Fractures from fatigue in sports are common injuries in athletes and can have a major impact on the rhythm of training and competitions. The lower extremity is one of the most frequently affected, with overuse damage to the bone due to repeated and one-sided stress.
In general, a distinction is made between two types of fatigue fractures, those in which the healthy bone is overloaded and those in which a fatigue fracture occurs under normal stress but with a weakened bone structure.
The greatest influence on the development of fatigue fractures is caused by training stress and strain. Symptoms are mostly unspecific, typically appear during exercise and can lead to the discontinuation of physical activity. Soft tissue swelling or callus formation can occur in the late stages.
Radiologically, changes are only visible late. The MRT examination has established itself as the gold standard for early detection and staging appropriate to the stage. The type and duration of treatment and rehabilitation can be determined accordingly.
The central pillar of the treatment of fatigue fractures is the reduction of the (training) strain to a level below the pain threshold. In principle, surgical therapy is rarely indicated, but there are specific fatigue fractures in which conservative management can be frustrating.
Fatigue fractures are common injuries among athletes and occur predominantly in the feet and legs. The tibia, navicular bone, metatarsal bone, and fibula are predisposed.1 This mostly affects runners or athletes, but games such as soccer, volleyball or basketball can also provoke fatigue fractures. Fatigue fractures are also observed in the upper extremities, e.g. stress fractures of the carpal bones in tennis or squash players. The frequency of fatigue fractures is very variable depending on the sport and can reach up to 47%. 2, 3
Fatigue fractures (= stress fractures) are damage to the bone due to repeated, one-sided stress, which overtaxes the bone due to its uniformity and durability. This leads to changes in the arrangement of trabeculae (which represent the supporting lines of the bone) and subsequently to a reaction of the periosteum in the form of fluid accumulation (edema). The accumulation of fluid (bone marrow edema) is usually the point in time at which pain occurs for the first time.
A basic distinction is made between two types of fatigue fractures, those in which the healthy bone is overloaded and those in which a fatigue fracture occurs under normal stress but with a weakened bone structure. The greatest influence on the occurrence of fatigue fractures is caused by training stress and strain, which is why the analysis of stress, training conditions and risk factors is necessary.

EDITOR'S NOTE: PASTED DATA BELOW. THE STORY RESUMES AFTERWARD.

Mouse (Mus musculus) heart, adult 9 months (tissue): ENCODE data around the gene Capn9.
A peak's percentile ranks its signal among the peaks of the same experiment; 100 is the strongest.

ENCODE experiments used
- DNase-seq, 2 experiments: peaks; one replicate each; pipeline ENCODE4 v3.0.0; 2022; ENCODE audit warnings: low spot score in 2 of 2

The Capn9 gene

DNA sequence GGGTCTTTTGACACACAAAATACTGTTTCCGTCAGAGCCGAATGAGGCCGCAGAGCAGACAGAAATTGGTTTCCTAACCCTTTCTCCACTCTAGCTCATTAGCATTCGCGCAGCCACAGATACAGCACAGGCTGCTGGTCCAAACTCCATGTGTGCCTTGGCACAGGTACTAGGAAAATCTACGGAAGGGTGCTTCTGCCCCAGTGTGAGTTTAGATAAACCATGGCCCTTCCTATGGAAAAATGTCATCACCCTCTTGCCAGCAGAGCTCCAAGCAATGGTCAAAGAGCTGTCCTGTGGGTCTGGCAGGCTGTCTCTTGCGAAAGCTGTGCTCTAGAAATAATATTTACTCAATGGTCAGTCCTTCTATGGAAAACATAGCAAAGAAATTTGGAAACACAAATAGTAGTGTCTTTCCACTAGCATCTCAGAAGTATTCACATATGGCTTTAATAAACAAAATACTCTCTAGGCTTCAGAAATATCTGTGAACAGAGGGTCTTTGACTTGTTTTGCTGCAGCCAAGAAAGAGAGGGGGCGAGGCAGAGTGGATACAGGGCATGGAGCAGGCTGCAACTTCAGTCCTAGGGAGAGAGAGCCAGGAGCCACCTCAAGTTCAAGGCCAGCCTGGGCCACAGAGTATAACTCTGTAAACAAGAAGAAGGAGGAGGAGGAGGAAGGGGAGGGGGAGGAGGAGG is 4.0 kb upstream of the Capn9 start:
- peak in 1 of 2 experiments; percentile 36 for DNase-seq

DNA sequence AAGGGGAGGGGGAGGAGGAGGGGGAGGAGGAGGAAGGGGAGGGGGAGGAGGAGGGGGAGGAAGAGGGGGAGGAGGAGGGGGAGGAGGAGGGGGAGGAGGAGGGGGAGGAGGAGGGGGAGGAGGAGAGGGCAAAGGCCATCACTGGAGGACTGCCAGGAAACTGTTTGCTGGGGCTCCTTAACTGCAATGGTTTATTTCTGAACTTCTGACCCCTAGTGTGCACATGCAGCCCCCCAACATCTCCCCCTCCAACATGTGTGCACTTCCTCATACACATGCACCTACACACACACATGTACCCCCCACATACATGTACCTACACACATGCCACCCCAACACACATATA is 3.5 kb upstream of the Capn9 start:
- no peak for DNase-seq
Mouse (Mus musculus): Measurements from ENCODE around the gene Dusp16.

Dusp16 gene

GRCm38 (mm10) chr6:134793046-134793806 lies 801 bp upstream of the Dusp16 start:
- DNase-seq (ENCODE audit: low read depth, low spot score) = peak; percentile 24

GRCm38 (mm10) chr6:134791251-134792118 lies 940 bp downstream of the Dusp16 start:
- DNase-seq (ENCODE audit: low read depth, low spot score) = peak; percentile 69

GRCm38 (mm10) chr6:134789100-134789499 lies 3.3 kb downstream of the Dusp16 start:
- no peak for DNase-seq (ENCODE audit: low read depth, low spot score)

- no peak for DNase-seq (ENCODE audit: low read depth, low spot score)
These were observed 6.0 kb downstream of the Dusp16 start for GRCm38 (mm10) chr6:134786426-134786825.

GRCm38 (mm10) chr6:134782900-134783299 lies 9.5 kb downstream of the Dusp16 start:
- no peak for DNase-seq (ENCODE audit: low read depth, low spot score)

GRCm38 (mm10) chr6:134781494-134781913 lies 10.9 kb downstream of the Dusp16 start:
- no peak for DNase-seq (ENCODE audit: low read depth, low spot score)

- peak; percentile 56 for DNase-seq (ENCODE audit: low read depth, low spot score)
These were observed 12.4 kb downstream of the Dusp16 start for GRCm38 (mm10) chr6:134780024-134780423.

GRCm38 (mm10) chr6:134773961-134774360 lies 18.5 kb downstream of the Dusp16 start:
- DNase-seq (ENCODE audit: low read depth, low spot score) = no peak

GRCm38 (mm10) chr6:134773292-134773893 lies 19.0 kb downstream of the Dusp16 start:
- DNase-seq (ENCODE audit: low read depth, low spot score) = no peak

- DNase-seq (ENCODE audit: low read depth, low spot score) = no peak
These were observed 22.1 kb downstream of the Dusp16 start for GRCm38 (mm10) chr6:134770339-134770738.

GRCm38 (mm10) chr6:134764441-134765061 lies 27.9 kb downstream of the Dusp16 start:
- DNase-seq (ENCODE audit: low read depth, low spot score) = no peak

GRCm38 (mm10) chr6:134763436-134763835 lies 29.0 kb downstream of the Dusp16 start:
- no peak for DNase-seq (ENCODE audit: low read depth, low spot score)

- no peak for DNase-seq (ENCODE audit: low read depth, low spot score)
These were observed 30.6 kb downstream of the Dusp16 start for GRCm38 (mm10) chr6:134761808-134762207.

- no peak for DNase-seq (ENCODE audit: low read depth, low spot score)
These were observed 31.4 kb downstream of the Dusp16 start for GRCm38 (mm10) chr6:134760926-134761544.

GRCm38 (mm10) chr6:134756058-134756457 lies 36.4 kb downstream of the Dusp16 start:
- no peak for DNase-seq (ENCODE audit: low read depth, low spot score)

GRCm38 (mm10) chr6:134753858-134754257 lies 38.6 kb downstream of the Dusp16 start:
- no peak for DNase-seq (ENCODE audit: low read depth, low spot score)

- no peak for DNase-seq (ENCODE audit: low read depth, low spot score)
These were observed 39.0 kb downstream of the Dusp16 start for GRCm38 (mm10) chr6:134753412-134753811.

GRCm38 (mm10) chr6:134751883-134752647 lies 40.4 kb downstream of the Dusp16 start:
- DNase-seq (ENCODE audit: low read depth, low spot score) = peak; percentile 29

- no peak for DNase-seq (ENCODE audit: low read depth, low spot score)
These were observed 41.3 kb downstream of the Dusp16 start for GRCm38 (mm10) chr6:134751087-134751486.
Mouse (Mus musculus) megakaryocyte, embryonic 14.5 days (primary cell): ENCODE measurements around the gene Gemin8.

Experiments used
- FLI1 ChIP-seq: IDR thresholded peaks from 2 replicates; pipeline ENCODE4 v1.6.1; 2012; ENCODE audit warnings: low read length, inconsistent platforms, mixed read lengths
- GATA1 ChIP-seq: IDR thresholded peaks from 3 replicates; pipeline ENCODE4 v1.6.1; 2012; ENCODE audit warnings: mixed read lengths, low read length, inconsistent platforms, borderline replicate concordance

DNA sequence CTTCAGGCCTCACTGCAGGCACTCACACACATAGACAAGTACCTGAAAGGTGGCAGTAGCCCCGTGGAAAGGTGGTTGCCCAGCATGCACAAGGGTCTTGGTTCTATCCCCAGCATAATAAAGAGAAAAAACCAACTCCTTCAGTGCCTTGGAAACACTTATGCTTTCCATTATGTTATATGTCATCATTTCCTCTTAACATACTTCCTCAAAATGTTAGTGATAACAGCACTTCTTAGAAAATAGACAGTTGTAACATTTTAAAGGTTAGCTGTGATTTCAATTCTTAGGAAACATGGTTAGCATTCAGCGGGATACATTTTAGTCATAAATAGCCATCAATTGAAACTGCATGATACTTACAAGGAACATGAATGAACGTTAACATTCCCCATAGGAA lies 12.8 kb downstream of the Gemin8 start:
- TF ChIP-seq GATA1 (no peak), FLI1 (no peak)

The symptoms of fatigue fractures are mostly non-specific. The main symptom is pain which is often described as dull and typically occurs during exercise. In the initial stage, exertional pain only occurs towards the end of the sporting activity, in the advanced stage the onset of pain shifts steadily to an earlier point in time and can ultimately even lead to the discontinuation of the sporting activity. Recent changes in training (increase in intensity, duration) or extrinsic factors (change of footwear or surface) should be inquired about based on anamnesis.
In the late stages, soft tissue swelling or callus formation can be seen on clinical examination. Provocation tests (with compression / flexion) can provide evidence of the presence of a fatigue fracture. The mobility of the adjacent joints is usually not restricted and painless. The search for anatomical misalignments that can favor a stress fracture (e.g. genu varum, flat or hollow feet, leg length differences) must be carried out.
Imaging methods are required for a reliable diagnosis and staging appropriate to the stage.
In conventional X‑rays, changes in the bone structure in fatigue fractures become visible late or not at all. Typical signs here are the elevation of the periosteum, thickening of the cortex, callus formation or, finally, the marking of a fracture line.4 If the x‑ray image is normal but the clinical suspicion of a fatigue fracture, the diagnosis with magnetic resonance imaging (MRI) or bone scintigraphy should be escalated.5–7 Several studies have shown that MRI is equivalent to bone scintigraphy in terms of sensitivity, but has an even higher specificity. 5–7